USPS shipping rates go up in increments for every pound the package weighs. If your package is coming in around at X pounds and 13 to 15 ounces, then I’d round up to the next whole pound. Some weight will be added to the package after you include the invoice and tape up the package, so I like to play things safe and round up.
If you don’t round up and your packages ends up weighing in at the next whole pound, you will have not charged the winning bidder enough for shipping. Also, if you choose to purchase shipping online rather than the post office, you will have not purchased adequate shipping and USPS may mail the package back to you. Which would suck.
So always round up if it’s close… you might even make an extra buck from overcharging on shipping a little bit.
7. Fill Out the Item Listing
Now go to eBay and look for a link at the top to sell an item. I’ll trust you to figure this part out… go through all the fields and complete them. A few key things to take note of:
- Make sure to be very clear in your item description about your shipping methods and times.
- You may or may not want to ship internationally. I personally haven’t had any issues (aside from Peanut), but it might not be worth the hassle for you. The benefit of shipping worldwide is that you will attract more potential buyers and possibly receive a higher winning bid.
- I recommend offering a 7 day money-back guarantee (sans shipping). I think there is ample evidence showing buyers feel more confident when there is a friendly refund policy.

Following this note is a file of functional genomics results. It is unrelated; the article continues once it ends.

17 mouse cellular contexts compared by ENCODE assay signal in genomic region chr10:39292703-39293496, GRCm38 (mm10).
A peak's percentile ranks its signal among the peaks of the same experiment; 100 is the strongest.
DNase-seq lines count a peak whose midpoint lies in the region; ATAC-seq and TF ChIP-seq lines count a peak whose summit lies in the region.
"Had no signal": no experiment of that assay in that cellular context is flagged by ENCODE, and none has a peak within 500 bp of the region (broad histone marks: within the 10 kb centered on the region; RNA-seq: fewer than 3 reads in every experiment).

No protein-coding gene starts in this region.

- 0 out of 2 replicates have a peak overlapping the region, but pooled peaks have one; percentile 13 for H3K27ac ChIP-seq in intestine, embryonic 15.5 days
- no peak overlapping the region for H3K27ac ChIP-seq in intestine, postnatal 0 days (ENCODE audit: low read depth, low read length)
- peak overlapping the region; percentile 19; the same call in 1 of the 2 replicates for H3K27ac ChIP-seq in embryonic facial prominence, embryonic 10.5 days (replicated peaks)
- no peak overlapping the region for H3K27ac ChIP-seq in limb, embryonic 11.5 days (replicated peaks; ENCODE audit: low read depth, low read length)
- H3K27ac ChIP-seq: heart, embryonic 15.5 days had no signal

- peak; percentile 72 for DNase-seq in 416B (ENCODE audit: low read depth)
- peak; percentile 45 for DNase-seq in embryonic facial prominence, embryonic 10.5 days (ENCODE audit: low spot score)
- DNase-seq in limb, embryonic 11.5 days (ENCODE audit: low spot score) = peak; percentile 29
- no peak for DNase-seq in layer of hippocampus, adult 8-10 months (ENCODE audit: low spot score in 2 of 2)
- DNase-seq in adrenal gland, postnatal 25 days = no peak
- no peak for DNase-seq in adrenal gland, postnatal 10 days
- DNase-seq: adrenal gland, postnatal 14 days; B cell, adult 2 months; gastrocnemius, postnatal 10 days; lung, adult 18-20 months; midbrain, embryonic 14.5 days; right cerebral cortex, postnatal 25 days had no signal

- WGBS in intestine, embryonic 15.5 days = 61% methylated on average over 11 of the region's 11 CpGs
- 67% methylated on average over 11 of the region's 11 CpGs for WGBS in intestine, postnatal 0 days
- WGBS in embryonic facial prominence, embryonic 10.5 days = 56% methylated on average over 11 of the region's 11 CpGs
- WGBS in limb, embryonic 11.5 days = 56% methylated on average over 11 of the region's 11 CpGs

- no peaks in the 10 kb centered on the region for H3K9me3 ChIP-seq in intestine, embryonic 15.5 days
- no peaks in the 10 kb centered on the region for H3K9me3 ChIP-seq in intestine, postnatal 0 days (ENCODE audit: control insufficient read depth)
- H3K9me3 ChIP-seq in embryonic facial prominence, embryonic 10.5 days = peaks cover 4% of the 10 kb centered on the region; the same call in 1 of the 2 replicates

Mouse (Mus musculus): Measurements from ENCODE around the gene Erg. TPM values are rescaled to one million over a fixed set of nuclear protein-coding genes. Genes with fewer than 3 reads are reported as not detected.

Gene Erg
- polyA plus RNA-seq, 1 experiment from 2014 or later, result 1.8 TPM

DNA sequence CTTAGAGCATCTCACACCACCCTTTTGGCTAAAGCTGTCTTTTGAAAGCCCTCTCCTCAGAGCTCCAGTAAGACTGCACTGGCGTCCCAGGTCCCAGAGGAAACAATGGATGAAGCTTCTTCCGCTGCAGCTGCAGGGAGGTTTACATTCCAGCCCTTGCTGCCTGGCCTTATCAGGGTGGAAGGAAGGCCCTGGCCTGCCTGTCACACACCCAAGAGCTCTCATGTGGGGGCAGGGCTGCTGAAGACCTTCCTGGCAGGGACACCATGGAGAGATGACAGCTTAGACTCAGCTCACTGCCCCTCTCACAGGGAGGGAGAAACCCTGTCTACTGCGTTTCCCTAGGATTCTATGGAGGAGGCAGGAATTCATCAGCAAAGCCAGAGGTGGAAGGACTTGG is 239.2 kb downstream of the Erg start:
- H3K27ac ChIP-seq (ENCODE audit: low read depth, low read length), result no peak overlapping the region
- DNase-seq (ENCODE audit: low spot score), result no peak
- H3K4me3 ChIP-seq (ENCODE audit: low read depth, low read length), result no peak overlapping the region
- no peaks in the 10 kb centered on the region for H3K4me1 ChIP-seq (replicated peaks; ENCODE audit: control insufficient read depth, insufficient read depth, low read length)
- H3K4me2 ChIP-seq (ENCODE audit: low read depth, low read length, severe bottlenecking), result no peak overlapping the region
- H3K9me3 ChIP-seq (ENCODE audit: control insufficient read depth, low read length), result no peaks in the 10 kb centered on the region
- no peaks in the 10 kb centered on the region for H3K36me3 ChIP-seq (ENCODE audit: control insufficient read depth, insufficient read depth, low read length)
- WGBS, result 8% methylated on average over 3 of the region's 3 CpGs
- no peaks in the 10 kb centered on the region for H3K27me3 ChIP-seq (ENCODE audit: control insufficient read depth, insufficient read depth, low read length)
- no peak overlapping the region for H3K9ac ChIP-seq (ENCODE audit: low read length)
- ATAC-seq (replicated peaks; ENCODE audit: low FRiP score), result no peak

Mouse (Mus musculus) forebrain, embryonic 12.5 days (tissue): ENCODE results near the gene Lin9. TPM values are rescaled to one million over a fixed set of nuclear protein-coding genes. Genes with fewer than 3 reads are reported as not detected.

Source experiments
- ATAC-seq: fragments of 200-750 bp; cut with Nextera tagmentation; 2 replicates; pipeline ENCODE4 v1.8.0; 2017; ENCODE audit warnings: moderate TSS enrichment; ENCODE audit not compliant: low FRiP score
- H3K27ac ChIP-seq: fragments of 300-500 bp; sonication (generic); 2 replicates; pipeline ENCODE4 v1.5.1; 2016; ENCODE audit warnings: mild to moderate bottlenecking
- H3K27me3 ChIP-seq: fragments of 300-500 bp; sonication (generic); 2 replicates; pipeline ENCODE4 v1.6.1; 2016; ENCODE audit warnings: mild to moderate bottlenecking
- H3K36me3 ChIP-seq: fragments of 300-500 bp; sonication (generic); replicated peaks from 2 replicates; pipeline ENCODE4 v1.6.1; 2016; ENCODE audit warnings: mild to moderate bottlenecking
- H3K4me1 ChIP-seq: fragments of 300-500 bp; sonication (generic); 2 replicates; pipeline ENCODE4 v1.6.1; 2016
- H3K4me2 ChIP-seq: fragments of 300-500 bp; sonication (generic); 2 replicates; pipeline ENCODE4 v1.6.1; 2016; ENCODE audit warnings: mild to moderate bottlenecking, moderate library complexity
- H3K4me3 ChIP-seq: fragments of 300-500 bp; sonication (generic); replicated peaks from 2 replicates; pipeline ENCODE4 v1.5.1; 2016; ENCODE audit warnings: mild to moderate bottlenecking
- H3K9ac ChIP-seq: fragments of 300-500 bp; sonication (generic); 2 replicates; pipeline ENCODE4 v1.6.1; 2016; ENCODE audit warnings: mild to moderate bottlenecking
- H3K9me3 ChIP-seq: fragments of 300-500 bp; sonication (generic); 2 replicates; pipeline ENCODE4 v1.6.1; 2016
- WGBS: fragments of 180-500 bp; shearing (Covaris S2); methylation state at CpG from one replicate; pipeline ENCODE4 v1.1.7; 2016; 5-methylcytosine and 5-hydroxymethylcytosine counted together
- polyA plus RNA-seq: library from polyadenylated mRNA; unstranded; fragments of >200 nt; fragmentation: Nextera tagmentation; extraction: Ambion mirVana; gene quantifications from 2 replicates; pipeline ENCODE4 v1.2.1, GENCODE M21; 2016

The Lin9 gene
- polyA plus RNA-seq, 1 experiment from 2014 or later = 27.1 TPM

- If you took a lot of pictures and eBay won’t host all of them for free, you could upload them to Flickr and embed a slideshow album into your listing.
- Save your item template after you finish so that next time you have less stuff to fill out!
8. Schedule the Listing
I try to have my auctions end on Sunday evenings around 9 PM EST because on most other nights of the week I feel like people are busy. Sunday night is usually that one time where not much is going on besides huddling up for the new episode of The Simpsons (well, if you’re living in the 90’s).
eBay will let you schedule your listing (for a small fee), so you don’t have to sit around waiting until 9 PM to post your auction (unless you really want to save 10 cents, then go for it). You can either schedule a 7 day auction (Sunday to Sunday) or a 5 day auction (Tuesday to Sunday). I wouldn’t go any less or more than 5 to 7 days aside from extenuating circumstances.
9. Sit Back and Wait
After all your hard work, you deserve a cold beverage. I like room temperature water.
10. Get Paid and Ship
After the auction concludes, the winning bidder will usually know they’re supposed to pay you, but I will often send them a quick message through eBay as a reminder just incase.
Once you get the dough, print a packing receipt from PayPal and write a small thank you message to the buyer on it. Throw that in the package, seal it up with tape, then print the shipping label and bring the package to the post office.